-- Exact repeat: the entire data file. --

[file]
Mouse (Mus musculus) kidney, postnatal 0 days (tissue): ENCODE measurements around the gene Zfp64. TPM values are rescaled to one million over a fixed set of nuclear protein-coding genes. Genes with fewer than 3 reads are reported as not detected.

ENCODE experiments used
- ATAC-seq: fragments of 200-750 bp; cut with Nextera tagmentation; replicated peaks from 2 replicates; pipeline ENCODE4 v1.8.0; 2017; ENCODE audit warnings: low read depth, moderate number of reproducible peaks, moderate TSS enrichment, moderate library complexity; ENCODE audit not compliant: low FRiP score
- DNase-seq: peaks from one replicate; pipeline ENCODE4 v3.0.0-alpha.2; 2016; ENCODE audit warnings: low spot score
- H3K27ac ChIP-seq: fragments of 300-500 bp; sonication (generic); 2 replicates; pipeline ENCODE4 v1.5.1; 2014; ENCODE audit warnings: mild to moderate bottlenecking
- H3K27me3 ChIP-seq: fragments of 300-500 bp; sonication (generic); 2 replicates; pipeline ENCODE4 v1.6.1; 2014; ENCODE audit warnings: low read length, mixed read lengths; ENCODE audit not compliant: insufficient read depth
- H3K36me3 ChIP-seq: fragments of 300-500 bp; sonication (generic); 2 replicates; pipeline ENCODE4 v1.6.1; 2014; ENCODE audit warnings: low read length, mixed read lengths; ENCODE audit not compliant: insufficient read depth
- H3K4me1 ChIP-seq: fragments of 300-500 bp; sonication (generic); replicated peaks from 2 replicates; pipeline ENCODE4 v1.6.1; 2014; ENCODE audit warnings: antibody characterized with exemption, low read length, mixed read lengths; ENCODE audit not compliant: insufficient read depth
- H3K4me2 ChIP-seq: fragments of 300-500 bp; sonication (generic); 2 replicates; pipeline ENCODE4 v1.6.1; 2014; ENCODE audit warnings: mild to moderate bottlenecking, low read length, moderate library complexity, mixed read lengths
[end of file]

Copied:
Mouse (Mus musculus) kidney, postnatal 0 days (tissue): ENCODE measurements around the gene Zfp64. TPM values are rescaled to one million over a fixed set of nuclear protein-coding genes. Genes with fewer than 3 reads are reported as not detected.

ENCODE experiments used
- ATAC-seq: fragments of 200-750 bp; cut with Nextera tagmentation; replicated peaks from 2 replicates; pipeline ENCODE4 v1.8.0; 2017; ENCODE audit warnings: low read depth, moderate number of reproducible peaks, moderate TSS enrichment, moderate library complexity; ENCODE audit not compliant: low FRiP score
- DNase-seq: peaks from one replicate; pipeline ENCODE4 v3.0.0-alpha.2; 2016; ENCODE audit warnings: low spot score
- H3K27ac ChIP-seq: fragments of 300-500 bp; sonication (generic); 2 replicates; pipeline ENCODE4 v1.5.1; 2014; ENCODE audit warnings: mild to moderate bottlenecking
- H3K27me3 ChIP-seq: fragments of 300-500 bp; sonication (generic); 2 replicates; pipeline ENCODE4 v1.6.1; 2014; ENCODE audit warnings: low read length, mixed read lengths; ENCODE audit not compliant: insufficient read depth
- H3K36me3 ChIP-seq: fragments of 300-500 bp; sonication (generic); 2 replicates; pipeline ENCODE4 v1.6.1; 2014; ENCODE audit warnings: low read length, mixed read lengths; ENCODE audit not compliant: insufficient read depth
- H3K4me1 ChIP-seq: fragments of 300-500 bp; sonication (generic); replicated peaks from 2 replicates; pipeline ENCODE4 v1.6.1; 2014; ENCODE audit warnings: antibody characterized with exemption, low read length, mixed read lengths; ENCODE audit not compliant: insufficient read depth
- H3K4me2 ChIP-seq: fragments of 300-500 bp; sonication (generic); 2 replicates; pipeline ENCODE4 v1.6.1; 2014; ENCODE audit warnings: mild to moderate bottlenecking, low read length, moderate library complexity, mixed read lengths